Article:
which have permission under Part IV of FSMA to carry on the regulated
activity of accepting deposits. Industrial and provident societies
are exempt from the requirement to apply for permission (if their
deposit taking activities are only in the form of withdrawable
share capital). We note that the Treasury has not indicated whether
it has powers to extend the Special Resolution Regime to IPSs
if it wishes.
54. It is for the courts to
determine the relative rights of shareholders and lenders under
current law. We recommend that for the future the Treasury should
introduce a distinct form of insolvency regime for mutual societies.
Many of those who have only shareholdings in such an organisation
may have urgent need for that money, and may not realise that
their claims will be subordinate to those of lenders.
55. Some members placed funds in the PMS specifically
to meet expected tax bills. Now that their money is frozen, they
are unable to pay those bills. Arlene Foster told us that she
had been able to intercede successfully with HMRC in at least
one such case, but from our private correspondence we are aware
of cases in which HMRC is imposing penalties and charges on those
who cannot access their money. In written evidence, HM Treasury
There is clearly considerable complexity in the position
of those involved in PMS, deriving from the nature of the society's
status, the manner in which insolvency legislation works and differences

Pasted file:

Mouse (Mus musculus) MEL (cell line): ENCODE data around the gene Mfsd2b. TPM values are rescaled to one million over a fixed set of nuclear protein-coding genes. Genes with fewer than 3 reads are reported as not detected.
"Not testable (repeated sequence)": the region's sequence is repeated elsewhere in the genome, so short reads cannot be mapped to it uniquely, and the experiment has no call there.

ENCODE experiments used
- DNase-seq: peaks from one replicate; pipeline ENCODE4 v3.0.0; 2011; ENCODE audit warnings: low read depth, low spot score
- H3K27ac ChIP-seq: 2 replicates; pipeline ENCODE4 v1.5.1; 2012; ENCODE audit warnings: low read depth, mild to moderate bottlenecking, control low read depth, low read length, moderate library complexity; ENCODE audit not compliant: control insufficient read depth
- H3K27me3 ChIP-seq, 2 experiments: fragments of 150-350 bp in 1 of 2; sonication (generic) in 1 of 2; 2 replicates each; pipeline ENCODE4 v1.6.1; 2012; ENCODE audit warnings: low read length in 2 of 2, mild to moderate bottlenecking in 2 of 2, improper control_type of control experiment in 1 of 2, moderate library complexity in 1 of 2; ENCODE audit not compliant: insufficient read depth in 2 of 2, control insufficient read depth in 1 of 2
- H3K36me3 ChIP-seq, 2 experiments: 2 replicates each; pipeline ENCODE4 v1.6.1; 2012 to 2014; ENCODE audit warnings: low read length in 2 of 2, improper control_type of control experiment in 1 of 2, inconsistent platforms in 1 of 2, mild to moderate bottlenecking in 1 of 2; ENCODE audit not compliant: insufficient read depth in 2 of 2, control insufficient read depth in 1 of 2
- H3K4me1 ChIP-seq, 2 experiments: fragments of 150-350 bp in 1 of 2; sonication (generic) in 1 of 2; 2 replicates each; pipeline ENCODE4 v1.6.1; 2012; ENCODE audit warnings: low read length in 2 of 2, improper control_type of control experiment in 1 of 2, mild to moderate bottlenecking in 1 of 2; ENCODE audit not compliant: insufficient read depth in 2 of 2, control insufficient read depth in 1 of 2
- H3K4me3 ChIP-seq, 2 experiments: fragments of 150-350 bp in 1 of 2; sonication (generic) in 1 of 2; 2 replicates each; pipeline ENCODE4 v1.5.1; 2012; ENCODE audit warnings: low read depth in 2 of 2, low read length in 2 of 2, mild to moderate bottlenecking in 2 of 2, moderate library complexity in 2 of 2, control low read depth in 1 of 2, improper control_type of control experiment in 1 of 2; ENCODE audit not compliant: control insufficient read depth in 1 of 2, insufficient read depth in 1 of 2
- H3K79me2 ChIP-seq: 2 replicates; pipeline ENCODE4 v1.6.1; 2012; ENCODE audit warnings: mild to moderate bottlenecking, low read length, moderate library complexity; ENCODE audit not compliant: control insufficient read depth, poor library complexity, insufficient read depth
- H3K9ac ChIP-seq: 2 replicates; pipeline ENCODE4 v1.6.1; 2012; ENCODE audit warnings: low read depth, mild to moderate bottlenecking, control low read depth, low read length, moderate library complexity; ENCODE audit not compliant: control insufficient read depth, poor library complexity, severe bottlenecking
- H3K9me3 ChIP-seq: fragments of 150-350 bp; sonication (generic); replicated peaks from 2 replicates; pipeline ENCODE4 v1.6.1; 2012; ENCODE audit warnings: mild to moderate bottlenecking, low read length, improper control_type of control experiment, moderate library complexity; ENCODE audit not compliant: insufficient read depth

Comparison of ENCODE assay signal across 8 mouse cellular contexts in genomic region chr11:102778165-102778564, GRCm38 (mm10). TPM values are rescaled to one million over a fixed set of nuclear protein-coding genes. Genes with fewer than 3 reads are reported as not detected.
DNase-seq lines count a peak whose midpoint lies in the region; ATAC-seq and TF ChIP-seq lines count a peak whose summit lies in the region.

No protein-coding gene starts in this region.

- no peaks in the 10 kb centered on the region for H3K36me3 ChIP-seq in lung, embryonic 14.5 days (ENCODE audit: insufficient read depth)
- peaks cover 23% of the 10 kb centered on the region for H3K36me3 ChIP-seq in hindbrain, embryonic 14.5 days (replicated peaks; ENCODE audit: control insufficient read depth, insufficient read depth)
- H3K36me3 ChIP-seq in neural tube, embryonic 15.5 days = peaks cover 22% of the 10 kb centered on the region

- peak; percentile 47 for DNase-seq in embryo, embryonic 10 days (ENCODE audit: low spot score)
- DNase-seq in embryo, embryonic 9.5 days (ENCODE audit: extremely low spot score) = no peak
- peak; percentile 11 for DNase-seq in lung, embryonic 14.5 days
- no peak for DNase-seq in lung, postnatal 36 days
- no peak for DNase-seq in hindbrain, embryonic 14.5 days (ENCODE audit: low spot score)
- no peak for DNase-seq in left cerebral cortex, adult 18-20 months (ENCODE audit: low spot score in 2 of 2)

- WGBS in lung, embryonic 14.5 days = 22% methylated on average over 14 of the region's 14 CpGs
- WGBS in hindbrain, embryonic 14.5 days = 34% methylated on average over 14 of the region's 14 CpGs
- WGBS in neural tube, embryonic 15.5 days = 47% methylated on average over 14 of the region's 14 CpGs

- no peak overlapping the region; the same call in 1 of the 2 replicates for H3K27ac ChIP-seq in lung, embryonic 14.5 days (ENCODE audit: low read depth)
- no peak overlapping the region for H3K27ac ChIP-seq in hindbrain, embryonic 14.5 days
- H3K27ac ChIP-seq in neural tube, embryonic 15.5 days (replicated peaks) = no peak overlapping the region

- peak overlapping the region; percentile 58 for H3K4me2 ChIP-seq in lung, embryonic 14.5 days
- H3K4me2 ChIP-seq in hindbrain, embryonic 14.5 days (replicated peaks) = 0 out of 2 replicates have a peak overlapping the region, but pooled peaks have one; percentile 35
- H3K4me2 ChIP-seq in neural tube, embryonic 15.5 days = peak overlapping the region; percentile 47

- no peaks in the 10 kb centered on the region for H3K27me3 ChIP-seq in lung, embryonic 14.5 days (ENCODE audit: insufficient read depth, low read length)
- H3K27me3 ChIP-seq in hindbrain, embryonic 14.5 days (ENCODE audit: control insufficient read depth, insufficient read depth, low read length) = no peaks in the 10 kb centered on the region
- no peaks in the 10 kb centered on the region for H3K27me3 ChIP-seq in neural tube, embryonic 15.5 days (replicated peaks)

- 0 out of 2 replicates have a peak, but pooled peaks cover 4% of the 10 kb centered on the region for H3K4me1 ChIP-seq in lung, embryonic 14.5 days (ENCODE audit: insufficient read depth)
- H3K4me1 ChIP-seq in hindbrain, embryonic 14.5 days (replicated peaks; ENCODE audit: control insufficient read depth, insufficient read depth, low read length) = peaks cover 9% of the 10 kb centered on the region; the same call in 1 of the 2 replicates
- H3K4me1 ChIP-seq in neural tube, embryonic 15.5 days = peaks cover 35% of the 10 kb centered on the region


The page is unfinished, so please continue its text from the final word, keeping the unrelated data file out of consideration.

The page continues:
between compensation arrangements in NI and the UK. However, their
standing with regard to their tax liabilities is the same as for
anyone in temporary financial difficulties, which is that HMRC
is committed to working with those who contact them about problems
in making tax payments.
This is very far from an assurance
that there will be consistent treatment of PMS members.
56. The Government should not
worsen the situations of PMS members. We recommend that HMRC takes
a consistent approach to those who are unable to meet their tax
liabilities simply because money is locked up in PMS.
by a bank
57. At several times since the Society went into
administration there have been rumours or suggestions that it
should be taken over by a bank which would be able to hold the
assets for long enough to bridge the funding gap, while allowing
PMS members access to their savings. In addition the bank would
gain access to 10,000 accounts. Mr Macginnis, current Chair of
the Northern Ireland Enterprise, Trade and Industry Committee
told us "the committee's view is that the assets and liabilities
could be absorbed by a financial institution in an enhancement
fund, and that should be the target".
Mr Durkan agreed:
I know from meetings I had when I was Chair of the
committee with the Administrator that he certainly would favour
moving to an enhancement fund-type solution, which would mean
then that all the money would not be withdrawn because people
would know their money was guaranteed and they could still leave
it there for the purpose for which it was there, but he cannot
achieve that on his own just by negotiating with banks. Any of
the banks involved need to know that there is real political will
and weight behind it.
58. As we noted in the introduction, on 17 July
2009, HM Treasury announced:
The Prime Minister recently announced that a working
group of Ministers would be formed to look specifically at problems
at the Presbyterian Mutual Society. The working group had its
first meeting on 16 July and is scheduled to report back to the
Prime Minister in the autumn.
59. However, no draft report was submitted to
the Prime Minister at the end of September as scheduled. The position
of the Government on these matters has still not been made clear.
60. Indeed, the only tangible result of the Ministerial
Working Group may have been to delay the Administrator's work:
the Administrator reported in September 2009 that he would slow